Thoughts, links, and essays from Peter Merholz
petermescellany   petermemes


Archives before June 13, 2001

RSS Feed

Adaptive Path (my company!)

About peterme

Most of the Time
Oakland, CA

American history around the time of the Revolution, figuring out how to marry top-down task-based information architecture processes with bottom-up document-based ones, finding a good dentist in San Francisco Oakland
Designing the user experience (interaction design, information architecture, user research, etc.), cognitive science, ice cream, films and film theory, girls, commuter bicycling, coffee, travel, theoretical physics for laypeople, single malt scotch, fresh salmon nigiri, hanging out, comics formalism, applied complexity theory, Krispy Kreme donuts.

Click to see where I wander.

Wish list
Show me you love me by
buying me things.

Track updates of this page with Spyonit. Clickee here.

[Editor's note: began as a site of self-published essays, a la Stating The Obvious. This evolved (or devolved) towards link lists and shorter thoughtpieces. These essays are getting a tad old, but have some good ideas.]
Reader Favorites
Interface Design Recommended Reading List
Whose "My" Is It Anyway?
Frames: Information Vs. Application

Interface Design
Web Development
Movie Reviews

Ensuring Website Consistency in 5 Not-So-E-Z Steps. Posted on 05/07/2002.

Go read Part 2 of my essay on how big organizations can achieve unity in their online presence. In the piece, I set out examples of things like style guides. If you folks know of other good resources that would be of help, please post them in the comments section.

1 comment so far. Add a comment.

Previous entry: "An economist of interest."
Next entry: "petermedia report."


Thanks for the article, Peter. I've found it very timely, as my group - an enterprise customer experience group acting as internal consultancy to various business units, much like the model Lou suggests - just embarked on a project to revise our Web standards and guidelines. The project's been initiated because although we've had a fairly detailed Web style guide for some time now, we've found it hasn't been particularly useful for us in promoting consistency across our site for two reasons. First, it doesn't go far enough beyond specifying page and pixel level design, leaving out important IA and interaction design guidelines. Secondly, while getting developers and third party agencies to adhere to the style guide hasn't been too much of a problem when we've worked with them directly, product managers and business executives have not found it to be particulalry useful or relevant because it leaves out "the why". Because it can sometimes cost them more time or money up front to comply with the guidelines than not too (a promblem in and of itself), they have been difficult to enforce without a fairly compelling explanation of how their products will ultimately benefit by being following our guidelines.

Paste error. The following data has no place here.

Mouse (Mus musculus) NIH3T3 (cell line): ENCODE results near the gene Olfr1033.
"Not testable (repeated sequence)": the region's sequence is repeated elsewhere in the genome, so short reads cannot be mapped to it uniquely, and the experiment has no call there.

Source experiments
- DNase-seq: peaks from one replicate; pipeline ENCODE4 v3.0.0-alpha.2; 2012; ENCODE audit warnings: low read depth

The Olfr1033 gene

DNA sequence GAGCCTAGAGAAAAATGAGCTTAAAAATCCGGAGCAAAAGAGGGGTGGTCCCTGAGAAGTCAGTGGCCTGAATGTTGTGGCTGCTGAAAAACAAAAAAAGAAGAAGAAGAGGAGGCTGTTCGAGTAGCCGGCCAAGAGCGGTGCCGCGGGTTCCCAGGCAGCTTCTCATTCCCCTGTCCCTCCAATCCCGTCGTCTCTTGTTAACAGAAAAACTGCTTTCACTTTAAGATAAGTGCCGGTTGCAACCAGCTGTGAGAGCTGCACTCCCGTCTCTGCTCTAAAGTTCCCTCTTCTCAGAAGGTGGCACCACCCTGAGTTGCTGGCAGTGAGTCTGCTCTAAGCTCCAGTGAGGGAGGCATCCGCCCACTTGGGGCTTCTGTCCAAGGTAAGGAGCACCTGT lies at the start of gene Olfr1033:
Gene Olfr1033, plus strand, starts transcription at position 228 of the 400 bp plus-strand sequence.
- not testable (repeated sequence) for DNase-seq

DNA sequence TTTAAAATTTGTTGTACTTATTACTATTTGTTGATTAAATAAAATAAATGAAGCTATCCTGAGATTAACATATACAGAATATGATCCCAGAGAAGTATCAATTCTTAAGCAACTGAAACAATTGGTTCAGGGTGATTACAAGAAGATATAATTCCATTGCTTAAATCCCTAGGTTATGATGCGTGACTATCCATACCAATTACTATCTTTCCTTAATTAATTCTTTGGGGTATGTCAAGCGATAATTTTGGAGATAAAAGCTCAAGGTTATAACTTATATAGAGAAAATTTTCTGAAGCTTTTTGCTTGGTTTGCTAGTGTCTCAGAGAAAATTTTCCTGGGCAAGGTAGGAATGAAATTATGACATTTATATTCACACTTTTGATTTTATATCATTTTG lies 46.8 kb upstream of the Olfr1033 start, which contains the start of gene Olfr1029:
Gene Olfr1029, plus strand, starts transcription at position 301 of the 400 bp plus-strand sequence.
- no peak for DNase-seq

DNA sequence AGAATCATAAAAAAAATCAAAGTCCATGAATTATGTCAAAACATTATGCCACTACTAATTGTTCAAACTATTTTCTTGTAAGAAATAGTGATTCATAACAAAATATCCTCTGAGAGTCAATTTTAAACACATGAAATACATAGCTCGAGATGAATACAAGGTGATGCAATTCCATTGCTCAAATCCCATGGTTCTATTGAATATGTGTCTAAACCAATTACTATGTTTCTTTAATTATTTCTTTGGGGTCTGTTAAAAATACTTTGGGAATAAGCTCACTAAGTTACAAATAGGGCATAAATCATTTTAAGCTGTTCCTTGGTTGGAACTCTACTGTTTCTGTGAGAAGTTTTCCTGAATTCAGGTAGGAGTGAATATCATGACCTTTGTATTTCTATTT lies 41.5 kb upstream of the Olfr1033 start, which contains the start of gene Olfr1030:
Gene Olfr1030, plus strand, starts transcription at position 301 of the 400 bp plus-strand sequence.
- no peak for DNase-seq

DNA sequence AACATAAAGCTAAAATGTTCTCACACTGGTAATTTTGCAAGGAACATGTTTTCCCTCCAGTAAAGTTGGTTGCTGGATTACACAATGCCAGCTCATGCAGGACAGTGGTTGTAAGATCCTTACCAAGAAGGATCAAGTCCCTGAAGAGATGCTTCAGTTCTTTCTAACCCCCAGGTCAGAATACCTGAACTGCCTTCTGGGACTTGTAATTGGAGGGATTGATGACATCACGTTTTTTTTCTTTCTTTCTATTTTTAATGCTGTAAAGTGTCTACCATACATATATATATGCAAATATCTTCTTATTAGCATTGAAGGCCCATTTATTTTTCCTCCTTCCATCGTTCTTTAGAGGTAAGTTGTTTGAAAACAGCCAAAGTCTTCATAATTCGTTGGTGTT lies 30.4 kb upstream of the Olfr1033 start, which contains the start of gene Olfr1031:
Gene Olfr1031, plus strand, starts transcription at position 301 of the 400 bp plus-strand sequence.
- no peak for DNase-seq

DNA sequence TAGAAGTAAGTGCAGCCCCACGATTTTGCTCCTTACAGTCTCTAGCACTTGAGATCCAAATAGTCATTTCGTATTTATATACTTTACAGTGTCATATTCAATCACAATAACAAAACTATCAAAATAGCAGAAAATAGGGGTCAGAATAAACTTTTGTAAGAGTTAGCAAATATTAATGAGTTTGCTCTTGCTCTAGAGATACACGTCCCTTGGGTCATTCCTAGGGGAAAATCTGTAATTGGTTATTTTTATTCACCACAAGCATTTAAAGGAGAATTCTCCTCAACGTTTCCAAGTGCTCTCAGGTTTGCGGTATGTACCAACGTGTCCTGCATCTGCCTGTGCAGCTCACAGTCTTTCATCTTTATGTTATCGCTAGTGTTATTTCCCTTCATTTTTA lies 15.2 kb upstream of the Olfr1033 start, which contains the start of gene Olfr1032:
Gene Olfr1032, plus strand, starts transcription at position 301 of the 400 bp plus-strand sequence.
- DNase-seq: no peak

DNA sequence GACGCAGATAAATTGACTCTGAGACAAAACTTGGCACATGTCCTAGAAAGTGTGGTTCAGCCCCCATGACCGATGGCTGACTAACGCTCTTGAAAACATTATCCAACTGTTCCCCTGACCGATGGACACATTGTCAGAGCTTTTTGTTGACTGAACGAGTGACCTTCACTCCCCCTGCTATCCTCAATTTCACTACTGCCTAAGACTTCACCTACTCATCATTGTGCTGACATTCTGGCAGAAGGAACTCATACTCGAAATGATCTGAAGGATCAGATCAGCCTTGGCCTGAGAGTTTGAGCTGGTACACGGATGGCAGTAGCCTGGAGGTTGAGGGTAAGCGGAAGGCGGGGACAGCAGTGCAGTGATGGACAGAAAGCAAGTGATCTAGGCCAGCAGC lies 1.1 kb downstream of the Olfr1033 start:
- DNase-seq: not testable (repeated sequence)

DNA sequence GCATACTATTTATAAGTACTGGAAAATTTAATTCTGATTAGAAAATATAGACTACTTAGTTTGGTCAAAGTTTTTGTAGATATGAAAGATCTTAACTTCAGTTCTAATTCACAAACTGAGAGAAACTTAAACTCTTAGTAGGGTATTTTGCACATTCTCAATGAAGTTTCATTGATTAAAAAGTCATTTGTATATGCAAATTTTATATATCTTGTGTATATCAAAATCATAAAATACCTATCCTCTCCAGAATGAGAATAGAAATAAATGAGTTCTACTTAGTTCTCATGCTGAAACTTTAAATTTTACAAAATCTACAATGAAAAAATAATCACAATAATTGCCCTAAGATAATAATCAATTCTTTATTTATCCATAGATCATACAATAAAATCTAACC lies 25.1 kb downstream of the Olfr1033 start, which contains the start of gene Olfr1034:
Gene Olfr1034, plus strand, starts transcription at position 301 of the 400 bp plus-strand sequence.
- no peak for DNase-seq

So we're attempting to remedy these problems through an approach much like the one you've outlined. Our first step is to conduct contextual research to better understand our users. In this cases, "user" means two different things. There are the end users of our web sites, the people who we ultimately hope to benefit by improving the consistency and quality of our sites. And there's also the users of the style guides - developers, designers, product managers, QA testers, etc who refer to the style guide in a number of different ways in the course of building new pages or sites.

The findings of the research of end users will be developed into personas and usage scenarios to be included into the style guide, as a basis for subsequent design decisions about the behavior of our site, navigation design, and the like. That's one way we hope to make a case for the why - demonstrating how typical people use our sites and how our designs will best support those behaviors. Findings from the research of users of the style guide are intended to help us create requirements for the style guide itself - understanding how different types of people will use the style guide differently and using that to inform our decisions about the form and contents of the style guide document (or web site, or whatever form it ultimately ends up in).

So I expect the research to be an extremely valuable part of this project. That's obviously just the first step though - we'll still have a lot of work to do to make sure we translate those finding into good design solutions. And figuring out to best leverage our CMS to promote and enforce those designs is going to be a pretty significant undertaking as well. But thanks to your article, I've got a little bit more confidence that we're on the right track, and that we can do this well. Thanks again for sharing your thoughts.
Posted by jz @ 05/07/2002 10:48 AM PST [link to this comment]

Add A New Comment:


E-Mail (optional)

Homepage (optional)

Comments Now with a bigger box for text entry! Whee!

All contents of are © 1998 - 2002 Peter Merholz.